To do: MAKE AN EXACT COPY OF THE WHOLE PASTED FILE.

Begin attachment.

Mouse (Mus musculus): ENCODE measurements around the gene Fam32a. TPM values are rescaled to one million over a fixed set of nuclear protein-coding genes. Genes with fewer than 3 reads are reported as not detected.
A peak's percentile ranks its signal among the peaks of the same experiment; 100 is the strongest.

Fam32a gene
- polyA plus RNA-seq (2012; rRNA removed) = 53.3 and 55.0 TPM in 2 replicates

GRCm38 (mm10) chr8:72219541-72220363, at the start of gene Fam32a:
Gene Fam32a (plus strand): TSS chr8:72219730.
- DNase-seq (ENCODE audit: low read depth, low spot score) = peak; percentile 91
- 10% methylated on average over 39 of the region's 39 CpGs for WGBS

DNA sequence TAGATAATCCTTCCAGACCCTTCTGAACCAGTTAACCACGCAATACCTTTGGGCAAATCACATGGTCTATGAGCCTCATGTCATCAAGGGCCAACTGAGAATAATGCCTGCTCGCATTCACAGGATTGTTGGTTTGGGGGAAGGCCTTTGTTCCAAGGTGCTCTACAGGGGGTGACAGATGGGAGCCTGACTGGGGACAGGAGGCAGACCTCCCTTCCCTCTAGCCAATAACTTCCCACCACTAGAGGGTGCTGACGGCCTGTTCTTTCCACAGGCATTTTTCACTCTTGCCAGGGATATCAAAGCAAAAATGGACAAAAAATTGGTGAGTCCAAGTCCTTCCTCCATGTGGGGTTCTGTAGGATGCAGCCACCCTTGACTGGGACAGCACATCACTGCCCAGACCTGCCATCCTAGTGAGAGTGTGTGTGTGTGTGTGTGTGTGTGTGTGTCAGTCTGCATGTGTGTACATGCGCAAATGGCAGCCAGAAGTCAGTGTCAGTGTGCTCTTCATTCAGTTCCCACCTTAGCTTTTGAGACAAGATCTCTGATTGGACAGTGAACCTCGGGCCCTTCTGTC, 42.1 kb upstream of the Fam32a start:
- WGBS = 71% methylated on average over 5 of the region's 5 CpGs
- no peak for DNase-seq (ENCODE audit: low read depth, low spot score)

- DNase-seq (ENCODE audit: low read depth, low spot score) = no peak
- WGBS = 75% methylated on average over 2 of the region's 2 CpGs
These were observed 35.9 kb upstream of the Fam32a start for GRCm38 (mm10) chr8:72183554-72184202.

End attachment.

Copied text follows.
Mouse (Mus musculus): ENCODE measurements around the gene Fam32a. TPM values are rescaled to one million over a fixed set of nuclear protein-coding genes. Genes with fewer than 3 reads are reported as not detected.
A peak's percentile ranks its signal among the peaks of the same experiment; 100 is the strongest.

Fam32a gene
- polyA plus RNA-seq (2012; rRNA removed) = 53.3 and 55.0 TPM in 2 replicates

GRCm38 (mm10) chr8:72219541-72220363, at the start of gene Fam32a:
Gene Fam32a (plus strand): TSS chr8:72219730.
- DNase-seq (ENCODE audit: low read depth, low spot score) = peak; percentile 91
- 10% methylated on average over 39 of the region's 39 CpGs for WGBS

DNA sequence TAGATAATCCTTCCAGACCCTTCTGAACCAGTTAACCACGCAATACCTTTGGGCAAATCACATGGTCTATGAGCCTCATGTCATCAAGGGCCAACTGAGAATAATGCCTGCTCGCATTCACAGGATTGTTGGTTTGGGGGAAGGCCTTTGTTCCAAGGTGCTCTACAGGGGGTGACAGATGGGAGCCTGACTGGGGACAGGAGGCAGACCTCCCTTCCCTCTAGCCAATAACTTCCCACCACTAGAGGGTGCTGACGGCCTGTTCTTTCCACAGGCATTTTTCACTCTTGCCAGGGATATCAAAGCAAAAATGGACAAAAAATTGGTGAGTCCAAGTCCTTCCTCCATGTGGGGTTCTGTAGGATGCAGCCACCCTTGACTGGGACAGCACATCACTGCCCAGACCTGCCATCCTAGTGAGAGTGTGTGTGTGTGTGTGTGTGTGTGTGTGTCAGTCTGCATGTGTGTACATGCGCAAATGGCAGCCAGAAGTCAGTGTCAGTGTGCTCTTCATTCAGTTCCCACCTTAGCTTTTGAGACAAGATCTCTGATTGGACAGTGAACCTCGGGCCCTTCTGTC, 42.1 kb upstream of the Fam32a start:
- WGBS = 71% methylated on average over 5 of the region's 5 CpGs
- no peak for DNase-seq (ENCODE audit: low read depth, low spot score)

- DNase-seq (ENCODE audit: low read depth, low spot score) = no peak
- WGBS = 75% methylated on average over 2 of the region's 2 CpGs
These were observed 35.9 kb upstream of the Fam32a start for GRCm38 (mm10) chr8:72183554-72184202.